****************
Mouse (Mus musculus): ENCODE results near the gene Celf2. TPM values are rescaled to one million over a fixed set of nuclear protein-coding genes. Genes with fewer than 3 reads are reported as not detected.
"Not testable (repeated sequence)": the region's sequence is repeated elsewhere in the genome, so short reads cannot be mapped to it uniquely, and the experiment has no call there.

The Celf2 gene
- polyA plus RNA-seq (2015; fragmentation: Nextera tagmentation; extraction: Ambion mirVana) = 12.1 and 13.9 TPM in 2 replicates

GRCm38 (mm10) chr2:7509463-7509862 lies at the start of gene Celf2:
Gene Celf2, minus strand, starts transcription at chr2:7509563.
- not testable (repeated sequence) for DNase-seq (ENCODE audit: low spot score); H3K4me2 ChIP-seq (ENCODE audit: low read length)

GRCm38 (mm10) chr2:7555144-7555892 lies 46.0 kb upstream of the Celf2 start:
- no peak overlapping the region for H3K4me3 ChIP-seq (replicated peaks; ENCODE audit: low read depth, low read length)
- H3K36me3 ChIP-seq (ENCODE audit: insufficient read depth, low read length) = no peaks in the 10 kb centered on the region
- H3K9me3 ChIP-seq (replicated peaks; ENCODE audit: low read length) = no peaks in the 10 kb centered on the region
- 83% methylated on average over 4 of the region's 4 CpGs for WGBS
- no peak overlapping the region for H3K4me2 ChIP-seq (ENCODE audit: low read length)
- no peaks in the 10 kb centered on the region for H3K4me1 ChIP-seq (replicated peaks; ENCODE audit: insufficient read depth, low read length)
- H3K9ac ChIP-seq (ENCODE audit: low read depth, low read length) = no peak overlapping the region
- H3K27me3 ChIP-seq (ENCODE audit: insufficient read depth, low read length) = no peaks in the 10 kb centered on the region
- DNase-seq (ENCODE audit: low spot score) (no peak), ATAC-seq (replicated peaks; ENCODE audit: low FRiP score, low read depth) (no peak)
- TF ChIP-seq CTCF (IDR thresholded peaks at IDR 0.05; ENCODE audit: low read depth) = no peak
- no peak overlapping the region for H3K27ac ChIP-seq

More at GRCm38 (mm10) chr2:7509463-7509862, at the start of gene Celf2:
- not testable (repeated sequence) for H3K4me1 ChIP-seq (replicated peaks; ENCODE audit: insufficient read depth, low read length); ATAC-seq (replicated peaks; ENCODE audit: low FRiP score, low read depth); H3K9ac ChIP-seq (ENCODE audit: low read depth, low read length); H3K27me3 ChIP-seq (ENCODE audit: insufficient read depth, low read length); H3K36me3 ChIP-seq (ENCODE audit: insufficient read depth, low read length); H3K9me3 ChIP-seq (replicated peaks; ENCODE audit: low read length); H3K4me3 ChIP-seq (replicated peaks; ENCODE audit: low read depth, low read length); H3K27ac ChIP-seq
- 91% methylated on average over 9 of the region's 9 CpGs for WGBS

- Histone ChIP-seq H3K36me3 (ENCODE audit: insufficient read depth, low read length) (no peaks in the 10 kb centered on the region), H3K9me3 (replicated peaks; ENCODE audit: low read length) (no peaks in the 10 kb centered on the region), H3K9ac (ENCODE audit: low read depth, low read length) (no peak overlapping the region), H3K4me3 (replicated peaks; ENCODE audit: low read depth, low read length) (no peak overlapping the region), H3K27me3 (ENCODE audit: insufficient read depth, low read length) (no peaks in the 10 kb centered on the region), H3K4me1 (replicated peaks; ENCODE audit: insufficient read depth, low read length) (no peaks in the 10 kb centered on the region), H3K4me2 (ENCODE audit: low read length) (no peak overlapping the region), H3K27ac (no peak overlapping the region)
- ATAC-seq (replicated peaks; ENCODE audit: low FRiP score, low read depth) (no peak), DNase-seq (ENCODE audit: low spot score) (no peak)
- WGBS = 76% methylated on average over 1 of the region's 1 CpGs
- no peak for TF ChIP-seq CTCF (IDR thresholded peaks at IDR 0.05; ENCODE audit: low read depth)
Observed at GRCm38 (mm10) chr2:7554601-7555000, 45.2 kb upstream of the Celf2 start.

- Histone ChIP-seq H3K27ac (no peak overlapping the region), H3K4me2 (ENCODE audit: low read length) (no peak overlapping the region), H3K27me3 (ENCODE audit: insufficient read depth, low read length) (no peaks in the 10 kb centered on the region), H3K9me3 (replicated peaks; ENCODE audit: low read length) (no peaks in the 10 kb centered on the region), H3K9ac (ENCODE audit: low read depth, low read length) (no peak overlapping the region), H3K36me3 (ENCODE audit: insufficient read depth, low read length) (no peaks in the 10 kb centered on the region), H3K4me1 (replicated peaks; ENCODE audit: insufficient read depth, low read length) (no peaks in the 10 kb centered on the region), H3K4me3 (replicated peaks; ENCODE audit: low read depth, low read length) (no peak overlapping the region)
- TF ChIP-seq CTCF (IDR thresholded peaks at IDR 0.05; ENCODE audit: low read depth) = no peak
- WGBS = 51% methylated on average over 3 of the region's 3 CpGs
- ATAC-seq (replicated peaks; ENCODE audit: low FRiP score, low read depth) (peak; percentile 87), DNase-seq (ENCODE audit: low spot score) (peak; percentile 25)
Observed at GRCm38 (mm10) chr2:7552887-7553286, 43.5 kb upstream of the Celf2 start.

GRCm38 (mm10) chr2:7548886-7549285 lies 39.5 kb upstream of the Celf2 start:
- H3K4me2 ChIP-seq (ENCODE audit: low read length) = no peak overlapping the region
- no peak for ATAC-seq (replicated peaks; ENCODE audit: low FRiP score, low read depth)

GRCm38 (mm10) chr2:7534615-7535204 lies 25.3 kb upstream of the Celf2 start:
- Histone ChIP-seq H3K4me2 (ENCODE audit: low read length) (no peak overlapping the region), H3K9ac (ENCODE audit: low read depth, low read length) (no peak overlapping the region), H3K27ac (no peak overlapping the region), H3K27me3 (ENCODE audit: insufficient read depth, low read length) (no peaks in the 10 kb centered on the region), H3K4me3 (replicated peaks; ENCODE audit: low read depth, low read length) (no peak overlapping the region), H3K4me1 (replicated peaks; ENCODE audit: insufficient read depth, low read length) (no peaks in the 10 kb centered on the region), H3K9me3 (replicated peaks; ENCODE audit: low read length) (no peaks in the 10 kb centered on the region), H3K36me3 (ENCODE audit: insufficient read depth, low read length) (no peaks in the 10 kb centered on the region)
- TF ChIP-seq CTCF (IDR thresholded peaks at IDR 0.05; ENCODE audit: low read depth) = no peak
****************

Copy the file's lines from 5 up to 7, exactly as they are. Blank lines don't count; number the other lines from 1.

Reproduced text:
GRCm38 (mm10) chr2:7509463-7509862 lies at the start of gene Celf2:
Gene Celf2, minus strand, starts transcription at chr2:7509563.
- not testable (repeated sequence) for DNase-seq (ENCODE audit: low spot score); H3K4me2 ChIP-seq (ENCODE audit: low read length)